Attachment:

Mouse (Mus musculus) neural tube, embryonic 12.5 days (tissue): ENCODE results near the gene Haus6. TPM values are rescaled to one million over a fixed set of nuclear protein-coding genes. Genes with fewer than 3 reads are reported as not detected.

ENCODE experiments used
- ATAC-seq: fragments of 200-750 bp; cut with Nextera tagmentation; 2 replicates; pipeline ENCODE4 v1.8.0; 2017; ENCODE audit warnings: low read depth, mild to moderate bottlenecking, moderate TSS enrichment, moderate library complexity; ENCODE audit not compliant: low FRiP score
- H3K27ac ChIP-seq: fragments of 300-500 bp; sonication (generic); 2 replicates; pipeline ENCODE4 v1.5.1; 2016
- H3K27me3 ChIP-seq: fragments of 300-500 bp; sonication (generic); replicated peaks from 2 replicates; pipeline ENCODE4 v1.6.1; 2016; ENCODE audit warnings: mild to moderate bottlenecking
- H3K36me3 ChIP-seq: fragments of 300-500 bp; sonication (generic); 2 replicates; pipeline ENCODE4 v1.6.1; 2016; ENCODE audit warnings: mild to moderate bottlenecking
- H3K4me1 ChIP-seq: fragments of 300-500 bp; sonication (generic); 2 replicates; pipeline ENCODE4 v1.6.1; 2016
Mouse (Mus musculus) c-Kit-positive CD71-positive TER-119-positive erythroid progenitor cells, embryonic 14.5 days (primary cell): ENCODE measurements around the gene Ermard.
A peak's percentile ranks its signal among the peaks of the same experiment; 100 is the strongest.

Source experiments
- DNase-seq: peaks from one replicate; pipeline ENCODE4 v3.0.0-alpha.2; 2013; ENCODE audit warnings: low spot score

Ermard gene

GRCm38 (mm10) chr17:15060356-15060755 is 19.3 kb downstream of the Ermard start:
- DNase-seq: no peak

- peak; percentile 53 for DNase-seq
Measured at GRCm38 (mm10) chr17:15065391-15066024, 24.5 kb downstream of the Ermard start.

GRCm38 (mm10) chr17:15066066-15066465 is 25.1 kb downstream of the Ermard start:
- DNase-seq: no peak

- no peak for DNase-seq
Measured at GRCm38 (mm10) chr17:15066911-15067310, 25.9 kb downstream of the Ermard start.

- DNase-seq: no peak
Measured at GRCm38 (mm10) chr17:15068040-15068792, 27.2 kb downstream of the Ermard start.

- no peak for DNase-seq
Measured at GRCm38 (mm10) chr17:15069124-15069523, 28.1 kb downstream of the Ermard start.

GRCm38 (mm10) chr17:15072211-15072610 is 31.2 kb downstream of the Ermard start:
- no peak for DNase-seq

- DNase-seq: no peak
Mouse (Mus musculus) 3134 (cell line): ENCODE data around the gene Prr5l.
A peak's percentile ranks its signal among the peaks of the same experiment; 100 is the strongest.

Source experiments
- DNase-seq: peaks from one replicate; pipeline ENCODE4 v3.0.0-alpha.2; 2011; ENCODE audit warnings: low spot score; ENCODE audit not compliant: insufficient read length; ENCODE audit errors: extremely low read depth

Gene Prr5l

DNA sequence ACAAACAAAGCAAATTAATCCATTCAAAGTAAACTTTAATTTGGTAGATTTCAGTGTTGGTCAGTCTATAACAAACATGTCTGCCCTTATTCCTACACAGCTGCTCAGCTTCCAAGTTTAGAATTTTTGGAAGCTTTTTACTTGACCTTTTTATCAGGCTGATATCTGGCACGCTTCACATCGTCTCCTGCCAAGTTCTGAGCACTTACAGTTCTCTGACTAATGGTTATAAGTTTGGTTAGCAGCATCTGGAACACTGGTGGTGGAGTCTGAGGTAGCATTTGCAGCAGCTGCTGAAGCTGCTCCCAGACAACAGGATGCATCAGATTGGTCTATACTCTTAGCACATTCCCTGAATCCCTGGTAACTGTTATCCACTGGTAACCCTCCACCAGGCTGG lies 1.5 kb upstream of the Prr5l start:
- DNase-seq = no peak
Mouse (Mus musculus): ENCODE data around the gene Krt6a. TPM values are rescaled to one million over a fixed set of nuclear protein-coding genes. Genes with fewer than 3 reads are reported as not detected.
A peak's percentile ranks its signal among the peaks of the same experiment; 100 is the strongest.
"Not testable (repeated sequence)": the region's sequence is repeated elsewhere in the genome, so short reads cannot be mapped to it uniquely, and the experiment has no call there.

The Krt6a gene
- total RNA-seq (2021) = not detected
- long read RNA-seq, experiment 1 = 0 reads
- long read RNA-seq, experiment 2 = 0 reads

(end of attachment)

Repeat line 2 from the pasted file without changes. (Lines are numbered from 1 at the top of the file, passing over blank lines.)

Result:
ENCODE experiments used